July 7, 2013

Art review: Bruno, Belasco and Page work well together

By DANIEL KANY

(Continued from page 1)

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"Howard's Garden," by Colin Page

Images courtesy of Courthouse Gallery

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"Blue Composition," by Ragna Bruno

Additional Photos Below

ART REVIEW

PAINTINGS BY RAGNA BRUNO, "LUMINESCENT SUBTLETIES"; JUDY BELASCO, "MARITIME LIGHT"; AND COLIN PAGE, "UNEXPECTED MOMENTS"

WHERE: Courthouse Gallery, 6 Court St., Ellsworth

WHEN: Through July 21

HOURS: 10 a.m. to 5:30 p.m. Monday to Saturday; noon to 4 p.m. Sunday

INFO: 667-661; courthousegallery.com

For Page, the answer changes from painting to painting. Not so with Bruno. The paintings and their self-aware systems and structures refuse to fold into the illusion of representational space. When imagery takes form (like in her small case in "Winter Trees"), it does so in a receding whisper.

There is mystery, but Bruno keeps it for herself, like cherished old love letters. We see this in the barely perceptible backwards writing on the surface of the painting in Spanish, and often starting with "solo" -- alone.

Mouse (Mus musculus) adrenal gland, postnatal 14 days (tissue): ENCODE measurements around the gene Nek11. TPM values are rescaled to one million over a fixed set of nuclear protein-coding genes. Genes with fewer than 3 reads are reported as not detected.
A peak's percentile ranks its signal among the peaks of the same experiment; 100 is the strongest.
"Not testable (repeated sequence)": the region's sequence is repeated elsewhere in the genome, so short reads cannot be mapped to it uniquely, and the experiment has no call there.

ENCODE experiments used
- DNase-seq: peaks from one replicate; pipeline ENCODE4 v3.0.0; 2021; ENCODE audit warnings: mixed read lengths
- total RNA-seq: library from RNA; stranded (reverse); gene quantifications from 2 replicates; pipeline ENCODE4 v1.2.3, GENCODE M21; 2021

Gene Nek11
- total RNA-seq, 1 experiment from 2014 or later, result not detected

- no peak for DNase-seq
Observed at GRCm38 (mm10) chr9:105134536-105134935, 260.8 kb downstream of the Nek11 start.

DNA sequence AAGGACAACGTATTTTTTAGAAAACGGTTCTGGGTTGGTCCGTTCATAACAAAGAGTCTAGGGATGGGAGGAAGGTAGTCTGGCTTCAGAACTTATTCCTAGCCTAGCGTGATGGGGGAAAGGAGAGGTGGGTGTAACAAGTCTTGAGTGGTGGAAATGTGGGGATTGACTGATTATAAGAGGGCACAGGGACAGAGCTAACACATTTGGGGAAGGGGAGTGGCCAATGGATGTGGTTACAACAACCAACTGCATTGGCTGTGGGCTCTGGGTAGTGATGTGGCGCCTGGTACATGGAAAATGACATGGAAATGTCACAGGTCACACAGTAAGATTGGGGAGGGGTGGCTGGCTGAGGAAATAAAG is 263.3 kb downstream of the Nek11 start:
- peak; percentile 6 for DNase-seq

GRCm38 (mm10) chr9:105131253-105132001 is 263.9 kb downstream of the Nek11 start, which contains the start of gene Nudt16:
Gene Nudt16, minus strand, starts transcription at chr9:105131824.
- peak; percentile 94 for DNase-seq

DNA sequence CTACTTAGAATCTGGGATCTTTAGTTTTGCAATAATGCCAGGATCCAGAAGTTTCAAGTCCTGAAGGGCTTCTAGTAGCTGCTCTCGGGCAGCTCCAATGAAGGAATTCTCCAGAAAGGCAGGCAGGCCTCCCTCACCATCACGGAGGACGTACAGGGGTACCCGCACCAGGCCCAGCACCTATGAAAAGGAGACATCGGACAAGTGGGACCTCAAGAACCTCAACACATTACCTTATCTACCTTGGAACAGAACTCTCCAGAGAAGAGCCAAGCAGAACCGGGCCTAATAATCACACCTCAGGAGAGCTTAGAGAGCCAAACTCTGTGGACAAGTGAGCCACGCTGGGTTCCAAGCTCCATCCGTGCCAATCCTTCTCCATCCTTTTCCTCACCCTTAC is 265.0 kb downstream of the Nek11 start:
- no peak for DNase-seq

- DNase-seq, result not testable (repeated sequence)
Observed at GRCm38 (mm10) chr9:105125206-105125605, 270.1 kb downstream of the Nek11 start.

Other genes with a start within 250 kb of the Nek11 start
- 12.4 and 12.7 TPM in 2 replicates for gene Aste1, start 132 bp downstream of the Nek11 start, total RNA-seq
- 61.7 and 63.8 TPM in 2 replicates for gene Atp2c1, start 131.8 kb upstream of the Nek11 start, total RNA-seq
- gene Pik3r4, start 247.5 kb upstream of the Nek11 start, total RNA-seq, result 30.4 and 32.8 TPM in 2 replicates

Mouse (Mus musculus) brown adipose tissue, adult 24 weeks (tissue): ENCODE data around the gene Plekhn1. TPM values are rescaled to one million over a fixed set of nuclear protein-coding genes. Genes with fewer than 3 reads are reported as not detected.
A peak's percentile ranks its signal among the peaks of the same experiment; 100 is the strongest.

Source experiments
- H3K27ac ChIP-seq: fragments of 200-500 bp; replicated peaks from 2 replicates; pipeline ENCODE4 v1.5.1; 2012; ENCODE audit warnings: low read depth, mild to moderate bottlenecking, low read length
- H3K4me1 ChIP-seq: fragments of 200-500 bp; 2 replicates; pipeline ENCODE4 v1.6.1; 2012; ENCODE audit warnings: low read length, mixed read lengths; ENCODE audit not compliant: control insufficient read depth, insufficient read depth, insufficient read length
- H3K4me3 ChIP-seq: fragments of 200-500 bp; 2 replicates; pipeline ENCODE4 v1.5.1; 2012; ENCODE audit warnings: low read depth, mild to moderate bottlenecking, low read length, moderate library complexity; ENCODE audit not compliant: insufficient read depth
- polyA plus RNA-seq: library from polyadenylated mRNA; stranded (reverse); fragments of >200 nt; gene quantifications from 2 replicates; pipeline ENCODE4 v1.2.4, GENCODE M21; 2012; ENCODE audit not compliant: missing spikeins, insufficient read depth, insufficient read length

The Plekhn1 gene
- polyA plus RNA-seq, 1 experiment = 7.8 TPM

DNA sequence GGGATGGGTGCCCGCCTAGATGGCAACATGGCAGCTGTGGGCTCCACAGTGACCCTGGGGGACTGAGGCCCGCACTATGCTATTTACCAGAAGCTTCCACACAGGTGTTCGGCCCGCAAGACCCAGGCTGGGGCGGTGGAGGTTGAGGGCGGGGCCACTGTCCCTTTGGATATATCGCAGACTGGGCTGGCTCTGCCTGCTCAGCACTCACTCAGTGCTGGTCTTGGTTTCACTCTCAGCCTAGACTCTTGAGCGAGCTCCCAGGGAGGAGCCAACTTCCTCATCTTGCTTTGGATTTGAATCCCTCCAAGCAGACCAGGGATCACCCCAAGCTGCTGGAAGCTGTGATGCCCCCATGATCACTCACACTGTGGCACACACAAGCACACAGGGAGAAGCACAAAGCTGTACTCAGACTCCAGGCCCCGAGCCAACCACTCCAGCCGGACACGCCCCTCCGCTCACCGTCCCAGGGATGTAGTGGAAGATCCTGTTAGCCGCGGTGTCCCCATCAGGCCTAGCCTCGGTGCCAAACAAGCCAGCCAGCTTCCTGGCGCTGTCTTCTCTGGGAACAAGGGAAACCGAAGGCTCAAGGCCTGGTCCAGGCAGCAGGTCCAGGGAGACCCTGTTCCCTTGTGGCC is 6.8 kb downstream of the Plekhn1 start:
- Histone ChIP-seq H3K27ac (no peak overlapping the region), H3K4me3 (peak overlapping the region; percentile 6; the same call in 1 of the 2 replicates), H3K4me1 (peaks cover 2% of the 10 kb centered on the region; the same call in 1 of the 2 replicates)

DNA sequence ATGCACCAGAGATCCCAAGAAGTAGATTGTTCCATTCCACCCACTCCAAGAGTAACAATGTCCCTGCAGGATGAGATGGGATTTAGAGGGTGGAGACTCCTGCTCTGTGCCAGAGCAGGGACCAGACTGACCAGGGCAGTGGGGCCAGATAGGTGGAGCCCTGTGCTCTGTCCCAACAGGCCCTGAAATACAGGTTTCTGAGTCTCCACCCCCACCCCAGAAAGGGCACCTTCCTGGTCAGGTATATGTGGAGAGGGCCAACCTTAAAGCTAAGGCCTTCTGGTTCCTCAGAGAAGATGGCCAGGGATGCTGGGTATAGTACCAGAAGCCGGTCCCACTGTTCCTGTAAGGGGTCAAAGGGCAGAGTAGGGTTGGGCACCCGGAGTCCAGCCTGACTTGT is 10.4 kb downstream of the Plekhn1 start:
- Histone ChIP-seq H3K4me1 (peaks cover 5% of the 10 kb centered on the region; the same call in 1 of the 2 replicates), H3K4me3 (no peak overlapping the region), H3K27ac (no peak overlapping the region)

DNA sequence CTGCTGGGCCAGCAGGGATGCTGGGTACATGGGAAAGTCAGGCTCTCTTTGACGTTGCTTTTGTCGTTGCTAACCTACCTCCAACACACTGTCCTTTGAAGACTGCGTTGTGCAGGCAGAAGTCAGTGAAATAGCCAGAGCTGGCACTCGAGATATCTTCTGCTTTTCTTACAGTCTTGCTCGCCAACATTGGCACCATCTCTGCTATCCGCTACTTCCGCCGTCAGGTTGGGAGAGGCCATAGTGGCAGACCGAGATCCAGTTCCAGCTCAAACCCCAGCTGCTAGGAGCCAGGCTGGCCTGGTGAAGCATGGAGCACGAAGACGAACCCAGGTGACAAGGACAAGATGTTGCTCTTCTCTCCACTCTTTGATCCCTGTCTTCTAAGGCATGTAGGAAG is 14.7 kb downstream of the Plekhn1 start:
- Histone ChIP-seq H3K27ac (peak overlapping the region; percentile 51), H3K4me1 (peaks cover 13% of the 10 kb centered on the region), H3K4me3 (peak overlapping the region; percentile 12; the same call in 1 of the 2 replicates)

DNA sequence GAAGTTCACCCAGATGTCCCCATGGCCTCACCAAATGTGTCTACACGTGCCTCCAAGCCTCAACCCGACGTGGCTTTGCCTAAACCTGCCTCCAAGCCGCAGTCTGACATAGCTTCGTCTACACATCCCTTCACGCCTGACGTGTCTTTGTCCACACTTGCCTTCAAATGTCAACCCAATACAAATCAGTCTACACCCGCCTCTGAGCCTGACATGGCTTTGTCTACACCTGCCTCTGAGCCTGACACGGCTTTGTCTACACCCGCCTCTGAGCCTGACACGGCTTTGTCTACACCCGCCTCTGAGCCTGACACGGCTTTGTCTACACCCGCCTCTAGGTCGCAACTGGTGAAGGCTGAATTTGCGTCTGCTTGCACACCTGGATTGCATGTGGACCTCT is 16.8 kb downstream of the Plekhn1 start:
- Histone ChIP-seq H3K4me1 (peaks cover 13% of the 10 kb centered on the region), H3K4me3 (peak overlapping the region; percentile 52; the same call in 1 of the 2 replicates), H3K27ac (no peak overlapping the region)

While you might think of Da Vinci or a libretto to be read from the other side, I saw reverse archeology, and quickly let them go as someone else's otherworldly and plaintively personal letters.

While most of my favorite abstract painting in Maine bristles with a vital edge (Mark Wethli, Ken Greenleaf, Thomas Flanagan, Garry Mitchell and Cassie Jones among them), Bruno's work dovetails elegantly with traditional Maine painting. It is quiet, atmospheric and contemplative. It's a broken romanticism wrapped in bittersweet knowledge rather than lusty sublime.

When I saw William Irvine's most recent paintings at Courthouse, I felt a place for Bruno as a Maine painter.

Irvine's newest paintings work harder than ever to clearly present the structural geometry underlying works like Bruno's. His "Lighthouse," for example, features a blue rectangle shooting straight across the image, playing the part of sea horizon before it shoots straight up towards the sky -- echoing the edge and form of the painting. It's beautiful as well as brilliant.

There is a great deal of excellent art now on view at Courthouse Gallery. And taken together, the shows by Belasco, Bruno and Page comprise a particularly interesting trio.

 

Freelance writer Daniel Kany is an art historian who lives in Cumberland. He can be contacted at:

dankany@gmail.com

 

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Additional Photos

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"Counterpoint with Black," by Ragna Bruno

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"Fogbound Bay," by Judy Belasco

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"Schoodic Autumn," by Judy Belasco



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